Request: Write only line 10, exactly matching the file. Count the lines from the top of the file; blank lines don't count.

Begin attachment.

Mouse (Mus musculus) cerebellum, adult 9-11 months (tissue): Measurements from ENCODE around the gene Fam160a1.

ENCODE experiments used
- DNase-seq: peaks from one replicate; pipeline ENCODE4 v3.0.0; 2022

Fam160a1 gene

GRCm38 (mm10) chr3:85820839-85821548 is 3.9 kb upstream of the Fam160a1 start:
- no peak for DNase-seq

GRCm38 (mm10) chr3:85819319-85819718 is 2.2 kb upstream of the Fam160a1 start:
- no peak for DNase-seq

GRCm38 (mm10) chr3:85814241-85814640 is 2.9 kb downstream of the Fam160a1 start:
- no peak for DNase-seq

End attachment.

- no peak for DNase-seq